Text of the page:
The impact of diet and exercise on your dog

We’ve always been fairly constant with Freya and Frankie’s diet and exercise regime. In their lifetimes, their daily food brand changed only once to Pooch & Mutt chicken and superblend*. I loved everything about the company’s ethics, quality of products, and importantly, that they are all produced in the UK.

It may look like boring, dry kibble to us, but Freya and Frankie absolutely love it; they wolf it down as you can see, with Freya making sure every trace is accounted for. Frankie needs her special bowl to slow down her scoffing! *This is not intended as a promotion, purely our food of choice.

However, it wasn’t always that way with Freya. As a pup she decided to be super fussy, but this issue was addressed quickly at the time.

Breakfast time for Freya (right) & Frankie

Supplements to meal times

Gone are the days when I bought a variety of expensive ‘natural’ treats as supplements for Freya; once you have two dogs, budget as well as common sense kicks in. Now they both enjoy varying flavours of Pooch & Mutt dental sticks as an after dinner finisher and regular fish treat cubes, with a super treat of a Cod fish skin bone after a groom.

Image of cod skin fish bones for dogs
Very special treats: Cod skin bones

We used to alternate fish bones with a dry baked cow’s ear – which they both loved naturally – but Frankie’s so greedy she was practically swallowing it whole and then vomiting, so these were banned for her. Then one day, our vet asked about their diet during a bi-annual check up and advised cow/pig ears cause internal issues over time. Enough to say, they are no more.

Raw treats are carrots, pepper, broccoli and cauliflower stalks, melon, apple, tomatoes, cucumber and the occasional cooked potato! These are an important supplement for Freya who drinks very little compared to Frankie. They also love raw lamb rib bones (good for cleaning teeth), but these are hard to find. I buy in bulk and freeze as an alternative to cod bones whenever they’re available.

But that’s not to say we’re purists (other than with any rawhide product). If we’re eating out and they’re offered the usual pub dog treats, or a cooked sausage at breakfast, they enjoy these, along with the attention!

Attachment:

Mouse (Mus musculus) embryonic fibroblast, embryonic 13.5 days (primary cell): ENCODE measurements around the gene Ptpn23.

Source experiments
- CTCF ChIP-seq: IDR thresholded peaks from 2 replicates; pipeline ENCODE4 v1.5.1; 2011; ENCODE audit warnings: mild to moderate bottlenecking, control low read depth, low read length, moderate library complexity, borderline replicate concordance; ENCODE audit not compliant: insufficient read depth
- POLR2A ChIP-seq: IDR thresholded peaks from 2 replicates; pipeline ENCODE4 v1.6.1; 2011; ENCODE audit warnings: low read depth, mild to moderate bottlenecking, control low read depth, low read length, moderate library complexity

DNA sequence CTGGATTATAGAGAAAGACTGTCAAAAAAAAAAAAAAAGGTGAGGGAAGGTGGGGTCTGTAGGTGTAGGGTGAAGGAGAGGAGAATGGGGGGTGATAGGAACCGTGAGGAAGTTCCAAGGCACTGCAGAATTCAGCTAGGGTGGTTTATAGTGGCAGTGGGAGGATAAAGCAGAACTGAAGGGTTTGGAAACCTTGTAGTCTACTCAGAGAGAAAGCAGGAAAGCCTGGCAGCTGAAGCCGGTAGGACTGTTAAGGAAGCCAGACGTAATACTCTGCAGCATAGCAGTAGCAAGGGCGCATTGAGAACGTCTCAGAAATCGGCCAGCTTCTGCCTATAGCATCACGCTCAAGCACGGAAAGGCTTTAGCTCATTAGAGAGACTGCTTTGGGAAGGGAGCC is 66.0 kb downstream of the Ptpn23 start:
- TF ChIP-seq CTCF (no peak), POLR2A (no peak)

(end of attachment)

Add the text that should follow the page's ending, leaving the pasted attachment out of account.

Daily exercise

On average Freya and Frankie enjoy an hour’s walk a day, longer at weekends and during holiday time. For them it’s all about being free to roam off the lead and the sniffs along the way. The older Freya becomes – she’s seven this year – the more reluctant she is to go out in the rain, but in wind, snow, ice and sunshine, she’ll walk as long as you have time for. Frankie, now four, is primarily a cocker spaniel; always darting to and fro on the look out for squirrels and leaves to chase!

The result?

I know I shouldn’t tempt fate, but other than the removal of a cyst on Freya’s shoulder, neither of our cockapoos has ever needed a vet visit other than for routine injections and checks. Awareness of all the various issues related to an overweight dog is a constant. Freya enjoys 100g and Frankie 120g of kibble per day, divided into breakfast and dinner (Frankie is always on the move so needs more). The healthier supplements we offer never seem to make a difference and our main focus is that they both live as long and as healthy lives as possible.

From the expert

Should overweight dogs blame their genes? Is weight loss built in the kitchen or the park? Can pet dogs outrun a poor diet? This evidence-based lecture by board-certified veterinary surgeon Dr Mike Farrell explores the science behind body weight and its impact on canine arthritis.